Former Environmental Protection Agency chief Christie Todd Whitman's new book, due out this week, contains what her publishers hope will be seen as a series of stinging revelations. She writes that her Republican Party is being "dictated to by a coalition of ideological extremists." Would that were a stinging revelation. It would help sell more books.
Unfortunately, it's more of a yawn in today's universe of political somnolence. Either most Americans are sleepwalking through and into this rightward lurch, or Whitman should scorn more than a mere minority coalition of partisan ideological extremists for driving policy -- she should blame a whole nation of them.
"It's My Party Too: The Battle for the Heart of the GOP and the Future of America," as Whitman's book is titled, reminds one of Tanya Melich's 1996 tome, "The Republican War Against Women."
Melich was a lifelong moderate, pro-choice Republican activist who deserted the party after the 1992 Republican convention spotlighting Pat Buchanan. Melich warned oh-so-many years ago that extreme right-wing elements would retain control of the GOP until Republicans suffered badly and repeatedly at the polls. Melich warned, nobody listened and here we are.
Whitman will warn, no one will listen and on we merrily will go. More than a decade hence, not just conservatives but right-wing extremists have gained seats in Congress and a stranglehold on power at 1600 Pennsylvania Ave.
The saddest part is, there is nowhere for pro-environment, pro-business, pro-lower-taxes and pro-abortion-rights voters to go. The Democrats have become a sorry excuse for a national party. Self-anointed party leader Donna Brazile recently told The New York Times: "All these issues that put us into the extreme and not the mainstream really hurt us with the heartland of the country. ... Even I have trouble explaining to my family that we are not about killing babies."
So managing a losing presidential campaign (Al Gore's in 2000) credentials her to shape party policy. How sad! It should be at least as difficult to join the elite club of partisan policymakers as it was for W. to get into Harvard and Yale -- that is to say, not very tough, but tough enough to make the club worth joining.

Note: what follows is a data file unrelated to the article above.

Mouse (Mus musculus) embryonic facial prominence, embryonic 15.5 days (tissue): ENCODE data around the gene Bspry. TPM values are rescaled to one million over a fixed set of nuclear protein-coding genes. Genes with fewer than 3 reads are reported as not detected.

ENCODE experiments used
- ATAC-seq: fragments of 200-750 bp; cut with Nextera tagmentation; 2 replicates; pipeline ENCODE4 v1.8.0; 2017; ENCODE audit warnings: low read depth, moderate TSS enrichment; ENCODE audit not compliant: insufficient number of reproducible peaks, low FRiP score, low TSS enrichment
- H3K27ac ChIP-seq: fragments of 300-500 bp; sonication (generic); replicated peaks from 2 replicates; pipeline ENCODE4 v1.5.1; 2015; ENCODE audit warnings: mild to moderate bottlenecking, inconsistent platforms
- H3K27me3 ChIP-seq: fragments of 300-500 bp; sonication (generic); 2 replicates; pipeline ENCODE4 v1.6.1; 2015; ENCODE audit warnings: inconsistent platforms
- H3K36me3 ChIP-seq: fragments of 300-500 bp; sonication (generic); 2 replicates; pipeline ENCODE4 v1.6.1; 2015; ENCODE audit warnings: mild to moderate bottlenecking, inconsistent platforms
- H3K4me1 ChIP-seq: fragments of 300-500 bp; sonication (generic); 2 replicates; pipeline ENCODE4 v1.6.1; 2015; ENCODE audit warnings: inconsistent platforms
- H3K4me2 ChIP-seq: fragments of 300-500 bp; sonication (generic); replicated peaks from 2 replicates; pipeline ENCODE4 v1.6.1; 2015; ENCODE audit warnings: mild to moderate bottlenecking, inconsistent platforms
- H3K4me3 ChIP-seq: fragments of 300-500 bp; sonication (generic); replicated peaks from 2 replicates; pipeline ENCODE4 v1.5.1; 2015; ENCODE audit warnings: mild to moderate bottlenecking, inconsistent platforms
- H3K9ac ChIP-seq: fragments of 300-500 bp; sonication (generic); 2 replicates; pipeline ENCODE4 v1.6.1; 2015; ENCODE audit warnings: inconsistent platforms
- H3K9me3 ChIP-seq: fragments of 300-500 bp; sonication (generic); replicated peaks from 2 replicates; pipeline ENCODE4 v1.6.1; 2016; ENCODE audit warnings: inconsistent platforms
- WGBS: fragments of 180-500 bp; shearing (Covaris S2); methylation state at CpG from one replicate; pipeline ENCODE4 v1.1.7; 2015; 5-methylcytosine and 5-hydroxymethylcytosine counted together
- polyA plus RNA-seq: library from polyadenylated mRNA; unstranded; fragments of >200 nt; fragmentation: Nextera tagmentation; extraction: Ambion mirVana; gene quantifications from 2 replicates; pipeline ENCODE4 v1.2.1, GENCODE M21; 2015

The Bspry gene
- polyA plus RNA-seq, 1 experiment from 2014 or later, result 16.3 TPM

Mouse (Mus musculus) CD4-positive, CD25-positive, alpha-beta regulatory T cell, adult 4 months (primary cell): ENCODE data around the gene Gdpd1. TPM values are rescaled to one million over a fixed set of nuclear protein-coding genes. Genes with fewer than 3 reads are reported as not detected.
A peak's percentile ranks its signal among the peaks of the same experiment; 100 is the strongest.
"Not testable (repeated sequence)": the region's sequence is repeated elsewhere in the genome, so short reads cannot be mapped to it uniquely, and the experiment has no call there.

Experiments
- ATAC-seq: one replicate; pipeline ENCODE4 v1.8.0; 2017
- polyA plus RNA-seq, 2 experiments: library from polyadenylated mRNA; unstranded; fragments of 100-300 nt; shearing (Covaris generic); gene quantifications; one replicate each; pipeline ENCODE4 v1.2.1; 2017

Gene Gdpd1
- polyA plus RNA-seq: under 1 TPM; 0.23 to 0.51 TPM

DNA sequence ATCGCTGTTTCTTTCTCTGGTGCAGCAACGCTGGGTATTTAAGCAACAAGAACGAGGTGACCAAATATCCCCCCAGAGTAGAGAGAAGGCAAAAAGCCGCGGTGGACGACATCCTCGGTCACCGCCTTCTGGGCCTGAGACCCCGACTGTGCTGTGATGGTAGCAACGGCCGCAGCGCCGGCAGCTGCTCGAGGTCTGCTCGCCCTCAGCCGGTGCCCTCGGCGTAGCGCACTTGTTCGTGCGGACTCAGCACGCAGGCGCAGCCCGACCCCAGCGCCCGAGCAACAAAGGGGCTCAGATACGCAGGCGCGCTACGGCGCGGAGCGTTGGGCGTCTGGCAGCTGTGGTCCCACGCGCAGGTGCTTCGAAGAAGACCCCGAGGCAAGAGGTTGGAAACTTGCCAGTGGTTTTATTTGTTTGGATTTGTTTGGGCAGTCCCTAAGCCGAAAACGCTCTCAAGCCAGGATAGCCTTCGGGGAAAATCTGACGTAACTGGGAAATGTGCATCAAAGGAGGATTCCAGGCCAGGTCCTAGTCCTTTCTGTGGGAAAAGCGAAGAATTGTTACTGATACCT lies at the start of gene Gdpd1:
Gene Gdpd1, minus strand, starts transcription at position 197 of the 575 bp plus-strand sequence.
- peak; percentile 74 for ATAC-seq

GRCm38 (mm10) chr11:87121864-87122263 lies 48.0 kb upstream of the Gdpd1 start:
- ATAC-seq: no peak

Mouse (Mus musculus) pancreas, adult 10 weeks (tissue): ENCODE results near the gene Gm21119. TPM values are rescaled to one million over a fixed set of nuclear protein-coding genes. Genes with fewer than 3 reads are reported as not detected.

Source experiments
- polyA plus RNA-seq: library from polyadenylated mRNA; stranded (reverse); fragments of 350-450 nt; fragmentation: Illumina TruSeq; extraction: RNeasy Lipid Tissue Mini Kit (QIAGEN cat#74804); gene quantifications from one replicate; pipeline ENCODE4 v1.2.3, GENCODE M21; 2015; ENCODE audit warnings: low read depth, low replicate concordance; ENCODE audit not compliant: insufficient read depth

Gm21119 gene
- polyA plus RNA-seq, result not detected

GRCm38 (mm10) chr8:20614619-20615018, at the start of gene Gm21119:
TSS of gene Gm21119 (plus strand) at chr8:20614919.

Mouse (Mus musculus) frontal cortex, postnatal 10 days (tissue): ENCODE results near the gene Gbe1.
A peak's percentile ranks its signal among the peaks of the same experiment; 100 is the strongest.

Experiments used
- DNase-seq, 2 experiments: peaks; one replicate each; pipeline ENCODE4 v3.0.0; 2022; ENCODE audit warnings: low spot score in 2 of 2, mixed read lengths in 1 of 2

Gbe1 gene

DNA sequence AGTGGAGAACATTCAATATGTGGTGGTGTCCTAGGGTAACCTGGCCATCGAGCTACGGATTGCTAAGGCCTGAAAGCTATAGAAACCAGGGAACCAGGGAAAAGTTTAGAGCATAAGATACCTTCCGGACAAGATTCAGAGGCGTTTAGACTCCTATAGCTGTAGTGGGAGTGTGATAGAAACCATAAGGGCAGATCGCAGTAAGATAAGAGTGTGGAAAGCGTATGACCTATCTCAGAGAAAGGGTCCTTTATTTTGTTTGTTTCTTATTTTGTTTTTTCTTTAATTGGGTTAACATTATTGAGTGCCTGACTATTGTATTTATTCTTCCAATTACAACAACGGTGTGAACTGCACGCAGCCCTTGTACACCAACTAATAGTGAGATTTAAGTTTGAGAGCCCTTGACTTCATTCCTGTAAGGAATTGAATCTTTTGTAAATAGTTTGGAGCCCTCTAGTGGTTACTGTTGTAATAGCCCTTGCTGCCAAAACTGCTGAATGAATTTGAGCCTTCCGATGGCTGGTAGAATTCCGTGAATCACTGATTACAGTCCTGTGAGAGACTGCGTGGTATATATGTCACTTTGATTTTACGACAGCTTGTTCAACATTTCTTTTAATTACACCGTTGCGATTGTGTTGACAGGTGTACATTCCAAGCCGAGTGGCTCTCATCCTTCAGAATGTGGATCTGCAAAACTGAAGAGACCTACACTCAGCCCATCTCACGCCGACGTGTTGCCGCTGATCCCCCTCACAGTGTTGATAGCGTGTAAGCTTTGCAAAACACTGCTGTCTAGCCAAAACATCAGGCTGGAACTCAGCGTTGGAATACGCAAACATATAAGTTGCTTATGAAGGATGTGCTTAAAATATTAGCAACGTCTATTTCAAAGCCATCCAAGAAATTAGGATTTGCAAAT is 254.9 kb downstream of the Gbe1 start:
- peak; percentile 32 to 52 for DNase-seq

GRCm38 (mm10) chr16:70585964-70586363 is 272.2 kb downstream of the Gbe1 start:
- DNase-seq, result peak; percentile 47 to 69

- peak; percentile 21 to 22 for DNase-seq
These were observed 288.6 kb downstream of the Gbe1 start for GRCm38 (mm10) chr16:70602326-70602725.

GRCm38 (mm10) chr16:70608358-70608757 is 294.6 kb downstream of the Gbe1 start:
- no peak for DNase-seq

Which is why it is so important for Whitman and other moderate Republicans to gain political clout and credibility. The former New Jersey governor may speak the gospel but she ain't no preacher. Right message, wrong messenger.
Whitman cost herself much credibility. When she left the Bush Cabinet, Whitman granted TV network after newspaper interview spouting the same duplicitous line: she was leaving for personal and family reasons. She denied she was being shoved out, or leaving because the Bush agenda so thoroughly clashed with mainstream Republican values.
Isn't now a little late for a lane change? Is she the partisan rebel she now paints herself to be, or the partisan disciple she played as chairwoman of the New Jersey Bush-Cheney campaign? Is she pro-Bush or con-Bush or something in between? She told many a journalist during the Republican convention in New York City last summer (including this one) that the GOP retains its inclusive, big-tent status.
So why should anyone believe her now that she admits she fit in like a flower child at an NRA convention?
Perhaps her book really is just about positioning herself to run again as a Republican in her blue home state, as many New Jersey pundits believe.
Bully for her, sorry stuff for the mainstream views she espouses. She's a Republican who supports abortion rights and stem-cell research, and favors clean air, clean water and open spaces. These are positions that not only defy current GOP dogma. They lie as pulse-less as war casualties in the no-man's-land between the front-line positions of evangelical Republicans battling Republican mainstreamers.
The mainstreamers need more champions. They need more credible heroes and heroines. Whitman not only blew her chance. She nuked it.
X Bonnie Erbe is a TV host and writes this column for Scripps Howard News Service.